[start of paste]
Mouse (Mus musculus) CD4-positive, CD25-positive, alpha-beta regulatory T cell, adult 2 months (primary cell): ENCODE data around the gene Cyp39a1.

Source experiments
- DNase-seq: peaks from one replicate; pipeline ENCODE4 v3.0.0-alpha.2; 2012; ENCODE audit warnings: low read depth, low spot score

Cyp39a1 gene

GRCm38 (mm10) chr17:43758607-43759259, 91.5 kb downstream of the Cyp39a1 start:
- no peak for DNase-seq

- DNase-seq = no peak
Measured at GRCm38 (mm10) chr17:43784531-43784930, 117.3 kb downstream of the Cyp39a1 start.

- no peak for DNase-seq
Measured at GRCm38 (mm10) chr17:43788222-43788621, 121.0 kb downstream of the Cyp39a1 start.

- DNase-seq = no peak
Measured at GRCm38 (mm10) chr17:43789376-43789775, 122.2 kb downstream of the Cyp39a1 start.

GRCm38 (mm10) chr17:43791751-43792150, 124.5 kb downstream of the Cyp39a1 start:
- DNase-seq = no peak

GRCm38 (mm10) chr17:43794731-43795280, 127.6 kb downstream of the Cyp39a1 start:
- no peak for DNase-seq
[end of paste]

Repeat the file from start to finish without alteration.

Mouse (Mus musculus) CD4-positive, CD25-positive, alpha-beta regulatory T cell, adult 2 months (primary cell): ENCODE data around the gene Cyp39a1.

Source experiments
- DNase-seq: peaks from one replicate; pipeline ENCODE4 v3.0.0-alpha.2; 2012; ENCODE audit warnings: low read depth, low spot score

Cyp39a1 gene

GRCm38 (mm10) chr17:43758607-43759259, 91.5 kb downstream of the Cyp39a1 start:
- no peak for DNase-seq

- DNase-seq = no peak
Measured at GRCm38 (mm10) chr17:43784531-43784930, 117.3 kb downstream of the Cyp39a1 start.

- no peak for DNase-seq
Measured at GRCm38 (mm10) chr17:43788222-43788621, 121.0 kb downstream of the Cyp39a1 start.

- DNase-seq = no peak
Measured at GRCm38 (mm10) chr17:43789376-43789775, 122.2 kb downstream of the Cyp39a1 start.

GRCm38 (mm10) chr17:43791751-43792150, 124.5 kb downstream of the Cyp39a1 start:
- DNase-seq = no peak

GRCm38 (mm10) chr17:43794731-43795280, 127.6 kb downstream of the Cyp39a1 start:
- no peak for DNase-seq